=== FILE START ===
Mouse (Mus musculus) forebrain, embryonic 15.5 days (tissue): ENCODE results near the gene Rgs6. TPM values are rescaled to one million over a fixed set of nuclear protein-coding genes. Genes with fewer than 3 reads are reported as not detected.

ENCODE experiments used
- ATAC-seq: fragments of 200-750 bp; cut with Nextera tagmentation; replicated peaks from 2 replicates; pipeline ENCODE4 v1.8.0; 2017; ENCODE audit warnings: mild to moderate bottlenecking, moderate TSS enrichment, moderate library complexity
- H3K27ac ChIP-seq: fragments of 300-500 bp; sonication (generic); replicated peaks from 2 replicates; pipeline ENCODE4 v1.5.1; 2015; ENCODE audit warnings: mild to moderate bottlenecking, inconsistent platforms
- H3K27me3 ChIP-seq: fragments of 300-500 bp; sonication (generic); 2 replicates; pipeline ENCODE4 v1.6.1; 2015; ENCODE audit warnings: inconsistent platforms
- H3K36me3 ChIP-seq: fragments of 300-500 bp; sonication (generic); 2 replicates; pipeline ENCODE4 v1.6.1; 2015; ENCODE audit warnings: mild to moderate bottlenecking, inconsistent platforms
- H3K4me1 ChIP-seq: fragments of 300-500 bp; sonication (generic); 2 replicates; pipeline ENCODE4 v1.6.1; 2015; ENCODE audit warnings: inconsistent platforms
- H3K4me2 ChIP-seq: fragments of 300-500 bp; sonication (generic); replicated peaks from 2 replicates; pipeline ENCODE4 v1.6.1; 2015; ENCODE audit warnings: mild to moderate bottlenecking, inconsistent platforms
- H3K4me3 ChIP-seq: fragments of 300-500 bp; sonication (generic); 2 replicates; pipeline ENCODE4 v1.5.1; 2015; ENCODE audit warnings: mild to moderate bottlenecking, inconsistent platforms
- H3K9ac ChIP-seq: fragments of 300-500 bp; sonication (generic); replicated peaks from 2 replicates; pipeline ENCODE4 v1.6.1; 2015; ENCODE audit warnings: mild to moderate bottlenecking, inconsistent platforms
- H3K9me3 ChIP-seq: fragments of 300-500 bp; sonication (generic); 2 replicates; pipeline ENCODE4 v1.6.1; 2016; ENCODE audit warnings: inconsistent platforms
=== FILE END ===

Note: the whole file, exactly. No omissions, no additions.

Mouse (Mus musculus) forebrain, embryonic 15.5 days (tissue): ENCODE results near the gene Rgs6. TPM values are rescaled to one million over a fixed set of nuclear protein-coding genes. Genes with fewer than 3 reads are reported as not detected.

ENCODE experiments used
- ATAC-seq: fragments of 200-750 bp; cut with Nextera tagmentation; replicated peaks from 2 replicates; pipeline ENCODE4 v1.8.0; 2017; ENCODE audit warnings: mild to moderate bottlenecking, moderate TSS enrichment, moderate library complexity
- H3K27ac ChIP-seq: fragments of 300-500 bp; sonication (generic); replicated peaks from 2 replicates; pipeline ENCODE4 v1.5.1; 2015; ENCODE audit warnings: mild to moderate bottlenecking, inconsistent platforms
- H3K27me3 ChIP-seq: fragments of 300-500 bp; sonication (generic); 2 replicates; pipeline ENCODE4 v1.6.1; 2015; ENCODE audit warnings: inconsistent platforms
- H3K36me3 ChIP-seq: fragments of 300-500 bp; sonication (generic); 2 replicates; pipeline ENCODE4 v1.6.1; 2015; ENCODE audit warnings: mild to moderate bottlenecking, inconsistent platforms
- H3K4me1 ChIP-seq: fragments of 300-500 bp; sonication (generic); 2 replicates; pipeline ENCODE4 v1.6.1; 2015; ENCODE audit warnings: inconsistent platforms
- H3K4me2 ChIP-seq: fragments of 300-500 bp; sonication (generic); replicated peaks from 2 replicates; pipeline ENCODE4 v1.6.1; 2015; ENCODE audit warnings: mild to moderate bottlenecking, inconsistent platforms
- H3K4me3 ChIP-seq: fragments of 300-500 bp; sonication (generic); 2 replicates; pipeline ENCODE4 v1.5.1; 2015; ENCODE audit warnings: mild to moderate bottlenecking, inconsistent platforms
- H3K9ac ChIP-seq: fragments of 300-500 bp; sonication (generic); replicated peaks from 2 replicates; pipeline ENCODE4 v1.6.1; 2015; ENCODE audit warnings: mild to moderate bottlenecking, inconsistent platforms
- H3K9me3 ChIP-seq: fragments of 300-500 bp; sonication (generic); 2 replicates; pipeline ENCODE4 v1.6.1; 2016; ENCODE audit warnings: inconsistent platforms